If you are currently planning a new kitchen and cannot decide which surface to go for, we hope that this guide may persuade you to pick solid timber worksurfaces over any alternative.
Finding a worktop to suit your kitchen design
Whether you are going for a minimalist, modern design, or a theme with traditional styling and classical touches, there are a huge range of worktops available. The only type of worktop that complements any type of kitchen, however, are those made from solid hardwoods.
At Worktop Express® we stock a huge range of timbers, including conventional favourites such as oak, walnut and beech worktops. These timbers are ideal for imbuing a farmhouse feel into any kitchen, when combined with traditional-style kitchen frontals and matching solid wood knobs.
In a modern kitchen, our more exotic timbers such as bamboo, zebrano and wenge are very popular choices. Each of these hardwoods have plenty of unique characteristics, and could be the perfect centrepiece in a contemporary kitchen.
When choosing your new worktop, also consider how much natural light the kitchen gets, as this will dictate whether we would recommend choosing a dark or a light timber. In kitchens that are lacking in natural light, we suggest choosing a bright surface such as maple, prime beech or ash worktops in order to reflect as much light as possible back in to the room.
To complement luxurious kitchens with plenty of natural light, our black American walnut or black oak worktops are highly recommended.
Fabricating and fitting your worktops
The beauty of a solid wood worktop is not only that timber creates totally unique surfaces, but also that the material can be customised easily to fit into absolutely any shape of kitchen, without needing extensive re-finishing.
Wooden worktops can either be altered on site, or pre-fabricated by taking advantage of our bespoke cutting service. If you would prefer us to make changes to your worktop prior to delivery, this can either be ordered through our Online Bespoke Worktop Tool, or by speaking to a member of our fabrication team.
Using incredibly precise CNC equipment and skilled hand-finishing, we are able to accommodate any worktop modification requirements, no matter how unusual they may be. After cutting, our team sand the worktops to a very smooth finish and pass them through a specialist oiling process that protects the worktops during transit and installation.
Once on-site, our worktops are very easy to install into a kitchen, requiring only a small number of slotted brackets to safely attach the worktops to your kitchen units. These brackets are available -along with some other useful accessories – in our Worktop Installation Kit for just £15.
Ordering a worktop sample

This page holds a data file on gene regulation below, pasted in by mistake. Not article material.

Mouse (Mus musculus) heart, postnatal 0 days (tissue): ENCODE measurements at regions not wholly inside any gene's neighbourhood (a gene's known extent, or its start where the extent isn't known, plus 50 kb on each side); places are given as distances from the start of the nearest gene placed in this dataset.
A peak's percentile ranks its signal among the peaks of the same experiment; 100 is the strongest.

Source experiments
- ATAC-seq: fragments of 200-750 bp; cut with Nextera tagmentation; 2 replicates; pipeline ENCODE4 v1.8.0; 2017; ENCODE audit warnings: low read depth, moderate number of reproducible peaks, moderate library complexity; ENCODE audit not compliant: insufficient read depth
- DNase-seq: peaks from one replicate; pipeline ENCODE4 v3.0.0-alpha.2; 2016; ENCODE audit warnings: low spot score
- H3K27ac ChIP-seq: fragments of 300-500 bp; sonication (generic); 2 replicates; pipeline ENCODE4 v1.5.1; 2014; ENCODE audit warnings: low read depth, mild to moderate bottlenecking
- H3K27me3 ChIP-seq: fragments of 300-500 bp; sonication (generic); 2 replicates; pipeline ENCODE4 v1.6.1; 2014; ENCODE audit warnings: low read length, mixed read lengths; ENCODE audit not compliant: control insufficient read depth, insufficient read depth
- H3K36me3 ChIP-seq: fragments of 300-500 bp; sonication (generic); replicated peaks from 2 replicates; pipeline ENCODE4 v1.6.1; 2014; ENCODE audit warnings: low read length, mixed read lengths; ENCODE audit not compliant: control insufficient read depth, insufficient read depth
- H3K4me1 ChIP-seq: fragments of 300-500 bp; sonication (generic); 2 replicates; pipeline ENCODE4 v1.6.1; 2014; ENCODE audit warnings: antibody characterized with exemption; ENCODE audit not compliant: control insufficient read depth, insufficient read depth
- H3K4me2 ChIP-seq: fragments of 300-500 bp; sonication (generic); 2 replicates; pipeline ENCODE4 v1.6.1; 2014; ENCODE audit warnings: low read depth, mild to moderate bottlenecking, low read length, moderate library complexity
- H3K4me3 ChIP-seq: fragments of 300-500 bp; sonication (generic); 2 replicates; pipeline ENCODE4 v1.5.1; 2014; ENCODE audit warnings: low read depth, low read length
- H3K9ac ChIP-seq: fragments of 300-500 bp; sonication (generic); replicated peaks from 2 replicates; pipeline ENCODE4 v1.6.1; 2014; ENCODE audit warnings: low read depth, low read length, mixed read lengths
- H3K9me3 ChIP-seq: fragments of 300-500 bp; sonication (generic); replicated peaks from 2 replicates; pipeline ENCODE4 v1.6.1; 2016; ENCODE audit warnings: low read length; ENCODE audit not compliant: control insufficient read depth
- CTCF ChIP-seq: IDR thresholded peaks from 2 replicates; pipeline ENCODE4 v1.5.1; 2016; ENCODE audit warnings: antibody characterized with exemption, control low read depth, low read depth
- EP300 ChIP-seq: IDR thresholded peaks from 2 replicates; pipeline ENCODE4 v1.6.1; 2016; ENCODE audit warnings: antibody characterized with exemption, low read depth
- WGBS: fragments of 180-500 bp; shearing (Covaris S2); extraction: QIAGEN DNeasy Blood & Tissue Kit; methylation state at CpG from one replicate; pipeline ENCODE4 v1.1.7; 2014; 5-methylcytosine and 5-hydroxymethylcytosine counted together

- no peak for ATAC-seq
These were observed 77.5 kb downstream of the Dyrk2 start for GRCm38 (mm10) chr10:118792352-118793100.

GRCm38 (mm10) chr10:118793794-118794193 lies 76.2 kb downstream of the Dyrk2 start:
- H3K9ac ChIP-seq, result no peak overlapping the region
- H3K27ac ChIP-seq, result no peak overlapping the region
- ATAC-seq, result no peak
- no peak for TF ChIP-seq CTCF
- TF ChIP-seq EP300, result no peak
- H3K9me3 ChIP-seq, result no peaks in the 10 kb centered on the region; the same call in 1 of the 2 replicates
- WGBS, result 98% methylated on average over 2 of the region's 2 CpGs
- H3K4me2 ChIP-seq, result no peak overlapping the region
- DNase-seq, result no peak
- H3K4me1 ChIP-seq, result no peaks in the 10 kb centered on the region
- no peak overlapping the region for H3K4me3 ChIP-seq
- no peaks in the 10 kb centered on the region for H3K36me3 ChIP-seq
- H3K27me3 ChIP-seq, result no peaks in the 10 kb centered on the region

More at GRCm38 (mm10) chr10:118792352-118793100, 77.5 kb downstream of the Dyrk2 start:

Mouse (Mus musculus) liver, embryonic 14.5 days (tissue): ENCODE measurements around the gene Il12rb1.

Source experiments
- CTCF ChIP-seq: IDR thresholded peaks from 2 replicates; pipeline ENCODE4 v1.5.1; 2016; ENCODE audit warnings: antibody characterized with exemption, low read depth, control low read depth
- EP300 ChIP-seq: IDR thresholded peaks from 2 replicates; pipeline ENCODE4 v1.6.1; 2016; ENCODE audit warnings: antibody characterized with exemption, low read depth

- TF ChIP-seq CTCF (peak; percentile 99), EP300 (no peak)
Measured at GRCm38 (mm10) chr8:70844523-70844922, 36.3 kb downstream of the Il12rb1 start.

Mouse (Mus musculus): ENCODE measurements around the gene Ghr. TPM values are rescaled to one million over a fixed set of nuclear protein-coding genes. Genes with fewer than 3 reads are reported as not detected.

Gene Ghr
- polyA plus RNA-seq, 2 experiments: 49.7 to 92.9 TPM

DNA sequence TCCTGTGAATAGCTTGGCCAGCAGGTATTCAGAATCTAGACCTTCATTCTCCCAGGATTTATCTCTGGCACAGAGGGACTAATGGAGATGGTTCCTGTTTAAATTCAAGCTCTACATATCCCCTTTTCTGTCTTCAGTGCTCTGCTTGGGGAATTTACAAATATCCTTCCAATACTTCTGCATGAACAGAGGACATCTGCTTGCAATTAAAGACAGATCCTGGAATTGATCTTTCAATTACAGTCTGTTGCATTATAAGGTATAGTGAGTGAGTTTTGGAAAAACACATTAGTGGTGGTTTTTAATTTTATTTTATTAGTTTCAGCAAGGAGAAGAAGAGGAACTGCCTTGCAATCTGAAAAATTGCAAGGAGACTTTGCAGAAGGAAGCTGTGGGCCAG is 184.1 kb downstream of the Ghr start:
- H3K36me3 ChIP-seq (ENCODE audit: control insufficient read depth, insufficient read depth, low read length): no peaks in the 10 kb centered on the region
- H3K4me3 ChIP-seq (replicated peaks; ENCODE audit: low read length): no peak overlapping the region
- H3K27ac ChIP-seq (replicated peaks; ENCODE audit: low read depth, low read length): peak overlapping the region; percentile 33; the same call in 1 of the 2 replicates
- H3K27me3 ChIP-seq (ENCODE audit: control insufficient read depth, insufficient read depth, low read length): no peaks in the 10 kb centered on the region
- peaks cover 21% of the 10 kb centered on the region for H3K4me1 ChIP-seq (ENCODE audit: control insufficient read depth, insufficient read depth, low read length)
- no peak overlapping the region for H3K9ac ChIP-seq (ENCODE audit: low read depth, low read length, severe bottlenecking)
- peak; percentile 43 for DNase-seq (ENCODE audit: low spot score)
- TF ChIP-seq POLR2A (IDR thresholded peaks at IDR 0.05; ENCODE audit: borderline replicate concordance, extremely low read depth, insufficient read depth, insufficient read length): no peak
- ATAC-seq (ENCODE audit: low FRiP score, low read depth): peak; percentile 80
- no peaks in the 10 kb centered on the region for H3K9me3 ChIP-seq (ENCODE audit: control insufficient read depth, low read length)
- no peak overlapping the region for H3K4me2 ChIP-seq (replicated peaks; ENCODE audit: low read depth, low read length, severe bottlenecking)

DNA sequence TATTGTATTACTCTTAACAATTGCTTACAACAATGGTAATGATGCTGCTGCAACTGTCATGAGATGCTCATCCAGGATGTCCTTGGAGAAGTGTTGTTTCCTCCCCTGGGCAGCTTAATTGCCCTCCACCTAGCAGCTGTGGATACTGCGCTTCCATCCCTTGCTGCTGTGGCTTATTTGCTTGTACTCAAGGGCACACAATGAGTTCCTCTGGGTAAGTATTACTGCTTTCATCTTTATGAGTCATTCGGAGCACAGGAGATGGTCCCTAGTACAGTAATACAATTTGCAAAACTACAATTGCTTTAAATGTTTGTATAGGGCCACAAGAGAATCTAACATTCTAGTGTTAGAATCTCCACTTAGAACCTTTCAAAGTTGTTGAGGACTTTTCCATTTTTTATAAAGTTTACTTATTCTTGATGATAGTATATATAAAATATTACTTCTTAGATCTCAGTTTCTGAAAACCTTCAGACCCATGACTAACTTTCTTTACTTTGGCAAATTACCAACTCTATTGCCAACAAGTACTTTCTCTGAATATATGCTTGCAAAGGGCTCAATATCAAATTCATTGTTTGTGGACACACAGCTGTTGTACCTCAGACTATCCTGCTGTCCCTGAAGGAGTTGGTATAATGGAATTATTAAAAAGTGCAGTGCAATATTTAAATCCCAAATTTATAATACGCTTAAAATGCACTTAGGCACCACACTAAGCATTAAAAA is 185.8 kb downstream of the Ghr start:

If you cannot decide which of our worktops would best suit your new kitchen, then why not take advantage of our superb worktop samples service? We can provide a 200mm x 150mm sample of any of the timbers in our range for only £5 including fast courier delivery, which allows our customers to see exactly what each of the hardwood worktops in our collection would look like in their own home.
If after receiving your sample, you go on to place an order, we will happily discount the price of the sample from your purchase – simply speak to one of our sales advisors and let them know that you have previously bought a sample when placing your order.
If you would like to see all of the timbers we can offer, a full range of samples is available at Worktop Express showrooms, which are now open in various sites around England, with further locations opening soon.
The alternatives to timber
You might still be tempted to consider another material instead of wooden worktops, as there are many other types of surfaces available for new kitchens. Why is solid wood the better choice? Here’s what we know about the alternatives:
Granite: Stone surfaces such as granite and marble are still very desirable choices for kitchens, but they are still incredibly expensive when compared to our solid wood worktops. Granite and other stones are also very heavy and problematic to customise – requiring expensive cutting machinery, which can only be used off-site. Making adjustments to stone worktops on-site is very challenging, making them more difficult to work with in unusual-shaped kitchens.
Laminate: Laminate worktops are still the cheapest type of worktop available, but despite their lower initial cost, can also be trickier to fit and finish in a kitchen than wooden worktops. This is predominantly because laminate worktops consist of a composite core, covered in a laminate surface. If any customisations are made to the worktops, the edges of the surface then need to be re-finished, which requires specialist know-how to get pleasing results.
Solid Surfaces: Solid surfaces such as Avonite or Corian are an increasingly popular choice in modern kitchens, but they are also much more expensive than solid wood worktops. Like laminate worktops, if any adjustments are made to the worktops, they will need to be re-finished which requires specialist glues, edging strips and a knowledge of the material in order to create a good quality finish.